History - Harris United Methodist Church - since 1888
The history of this church goes back to July 15, 1888, when Bishop M.C. Harris baptized the first group of Japanese in Hawaii who had converted to Christianity under Rev. Kanichi Miyama’s leadership. The California Methodist Conference had sent Rev. Miyama to Hawaii in 1887 to minister to and comfort the exploited immigrant Japanese workers on the plantations. In the short span of two years, Rev. Miyama had stabilized the lives of the immigrant workers, organized the Japanese YMCA and the Women’s Mutual Aid Society (the forerunner to today’s Kuakini Medical Center), and evangelized Japanese immigrants through Bible classes and prayer meetings to form the first Japanese Christian Church in Hawaii.
For the next five years, the church struggled to survive through the devoted efforts of Miyama converts Kawasaki, Yasumori and Nishi. By 1894, it was strong enough to build its first wooden sanctuary on River Street named the “Japanese Methodist Episcopal Church.” This church was tragically destroyed by the famous Chinatown Fire of 1899. But under the inspired leadership of Rev. Gennosuke Motokawa, the second Japanese Methodist Episcopal Church was built and dedicated on Easter Sunday 1904. For the next 20 years this “River Street Church” served as the dominant Christian mission serving Japanese immigrants in Honolulu. Under the successive ministerial leadership of Reverends Miura, Nakamura, Hirota and Komuro, the church began to develop an English-speaking membership in the growing congregation. The Sunday School served over 300 children from the neighboring area, requiring the church to seek larger, more modern facilities.
With support from the Hawaii Methodist Mission, a new church was built at the corner of Fort and Vineyard Streets. It was dedicated on February 21, 1926 and named “Harris Memorial Methodist Church” in honor of Bishop M.C. Harris. For the next 36 years up to 1962, “Harris Church” was served by a succession of ten ministers starting with Rev. Tokuji Komuro up to Rev. Shigeo Tanabe. The church survived the hardships of the Great Depression and World War II to gradually transition into a predominantly English-speaking congregation, exerting a strong influence on the youth of the largely immigrant neighborhood. During WorldWar II, the church’s stature and influence grew within the local Japanese community as Buddhist and Shinto missions were closed down. The Church increased its missionary outreach to the urban community around it.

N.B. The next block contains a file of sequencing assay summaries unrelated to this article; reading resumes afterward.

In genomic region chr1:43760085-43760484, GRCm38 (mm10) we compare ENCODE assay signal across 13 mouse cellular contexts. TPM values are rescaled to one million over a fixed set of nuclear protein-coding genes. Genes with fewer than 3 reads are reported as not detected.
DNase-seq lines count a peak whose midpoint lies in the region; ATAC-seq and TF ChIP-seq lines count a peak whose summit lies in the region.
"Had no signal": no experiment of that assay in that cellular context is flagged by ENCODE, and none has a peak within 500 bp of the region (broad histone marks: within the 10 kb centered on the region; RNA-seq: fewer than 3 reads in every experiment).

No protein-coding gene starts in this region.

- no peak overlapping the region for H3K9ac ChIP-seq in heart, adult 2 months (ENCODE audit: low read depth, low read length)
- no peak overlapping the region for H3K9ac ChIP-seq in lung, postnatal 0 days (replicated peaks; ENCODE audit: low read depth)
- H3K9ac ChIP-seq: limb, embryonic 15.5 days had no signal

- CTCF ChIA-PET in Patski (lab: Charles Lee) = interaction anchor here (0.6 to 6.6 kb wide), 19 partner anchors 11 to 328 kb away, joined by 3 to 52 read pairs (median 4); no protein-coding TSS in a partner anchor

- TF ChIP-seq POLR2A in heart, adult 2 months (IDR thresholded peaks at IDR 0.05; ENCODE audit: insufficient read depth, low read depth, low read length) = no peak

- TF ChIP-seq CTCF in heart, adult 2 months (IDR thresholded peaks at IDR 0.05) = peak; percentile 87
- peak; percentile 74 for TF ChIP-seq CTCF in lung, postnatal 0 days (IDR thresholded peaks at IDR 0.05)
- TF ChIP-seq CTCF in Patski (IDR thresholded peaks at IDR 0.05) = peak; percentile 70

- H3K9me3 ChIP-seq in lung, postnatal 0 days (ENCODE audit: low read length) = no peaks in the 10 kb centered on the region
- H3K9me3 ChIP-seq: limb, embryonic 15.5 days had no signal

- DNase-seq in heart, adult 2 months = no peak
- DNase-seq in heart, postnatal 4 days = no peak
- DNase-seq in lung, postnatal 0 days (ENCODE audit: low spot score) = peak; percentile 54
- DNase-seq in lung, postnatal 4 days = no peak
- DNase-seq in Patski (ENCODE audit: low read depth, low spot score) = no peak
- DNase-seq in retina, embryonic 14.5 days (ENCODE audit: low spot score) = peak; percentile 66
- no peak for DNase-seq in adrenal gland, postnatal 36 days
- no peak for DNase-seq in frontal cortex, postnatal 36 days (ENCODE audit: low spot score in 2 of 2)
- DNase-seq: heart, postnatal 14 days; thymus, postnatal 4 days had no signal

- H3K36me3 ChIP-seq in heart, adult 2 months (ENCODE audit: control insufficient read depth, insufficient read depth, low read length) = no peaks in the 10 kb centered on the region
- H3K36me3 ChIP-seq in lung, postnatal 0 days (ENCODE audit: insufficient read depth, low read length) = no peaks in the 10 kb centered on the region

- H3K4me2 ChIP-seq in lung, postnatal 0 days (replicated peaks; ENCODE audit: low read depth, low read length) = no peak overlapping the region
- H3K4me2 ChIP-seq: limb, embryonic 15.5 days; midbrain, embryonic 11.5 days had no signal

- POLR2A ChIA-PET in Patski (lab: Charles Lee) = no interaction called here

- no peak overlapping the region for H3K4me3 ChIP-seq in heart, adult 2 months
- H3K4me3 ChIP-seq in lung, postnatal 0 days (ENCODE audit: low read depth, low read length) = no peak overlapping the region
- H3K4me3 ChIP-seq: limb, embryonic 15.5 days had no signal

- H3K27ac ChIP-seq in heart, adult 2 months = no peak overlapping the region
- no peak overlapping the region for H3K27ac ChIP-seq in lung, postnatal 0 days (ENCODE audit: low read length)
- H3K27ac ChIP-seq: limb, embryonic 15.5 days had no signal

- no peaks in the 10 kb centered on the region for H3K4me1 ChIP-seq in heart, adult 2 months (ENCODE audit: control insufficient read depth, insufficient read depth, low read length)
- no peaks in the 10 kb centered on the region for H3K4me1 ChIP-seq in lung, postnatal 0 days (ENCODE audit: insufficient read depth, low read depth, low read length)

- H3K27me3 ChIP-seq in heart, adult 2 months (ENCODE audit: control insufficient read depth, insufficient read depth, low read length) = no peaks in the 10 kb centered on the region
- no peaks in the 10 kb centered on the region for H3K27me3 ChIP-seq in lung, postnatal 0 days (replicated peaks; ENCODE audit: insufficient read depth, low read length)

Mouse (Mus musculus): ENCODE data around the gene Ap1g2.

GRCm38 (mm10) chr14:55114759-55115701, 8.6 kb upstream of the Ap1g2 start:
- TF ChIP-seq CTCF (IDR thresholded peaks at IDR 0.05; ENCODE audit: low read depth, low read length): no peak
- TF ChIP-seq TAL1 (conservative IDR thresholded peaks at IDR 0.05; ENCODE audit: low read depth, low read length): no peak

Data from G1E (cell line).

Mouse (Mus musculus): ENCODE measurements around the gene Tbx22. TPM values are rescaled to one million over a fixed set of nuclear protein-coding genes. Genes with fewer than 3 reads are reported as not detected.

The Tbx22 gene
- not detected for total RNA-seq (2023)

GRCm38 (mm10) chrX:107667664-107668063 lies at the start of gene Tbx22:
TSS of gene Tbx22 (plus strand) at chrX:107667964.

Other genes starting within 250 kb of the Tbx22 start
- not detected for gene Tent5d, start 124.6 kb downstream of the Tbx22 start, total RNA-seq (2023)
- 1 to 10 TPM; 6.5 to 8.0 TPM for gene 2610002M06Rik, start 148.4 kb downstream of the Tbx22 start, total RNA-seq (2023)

But in the early 1950’s, the “golden years” of this Church came to an end with notices from the government of three projects: the widening of Vineyard Street into a thoroughfare, the conversion of Fort Street into the Pali Highway, and the Urban Redevelopment Agency’s “slum clearance.” These projects displaced Harris Church from its Fort and Vineyard location.
Harris Church concurred with the urging of the National Methodist Church Conference to remain as a “downtown church to serve the inner city.” It accepted the offer of the Urban Redevelopment Agency of a relocation site at the corner of Nuuanu Avenue and Vineyard Boulevard. The leadership of Rev. Shigeo Tanabe held the displaced church together for the next eight years as it worshiped in various temporary locations. During that time, the church raised $230,500 and built its present facility, which was dedicated on June 17, 1962.
Mission and outreach has been at the heart of Harris UMC. It supported other United Methodist Churches like Aldersgate, Trinity, and Pacific Islanders. To this day, Harris Church continues to make gifts to world disaster relief and local and overseas service projects. It also ministers through the Institute for Human Services’ Soup Ministry, Aala Park Sandwich Ministry, Family Promise, and the Faith Action for Community Equity (FACE) program. It shares its facilities with a Head Start Program (Parents and Children Together preschool), American Lung Association, Kokua Council Senior Citizens, Adoption Circle of Hawaii, Gamblers Annon, NAACP, and Interfaith Alliance.
Harris is no longer simply “a Japanese Church.” It now assumes the challenge of serving and sustaining a multi-racial congregation drawn from the whole island. It is a thriving inner city church effectively serving at the heart of the city of Honolulu.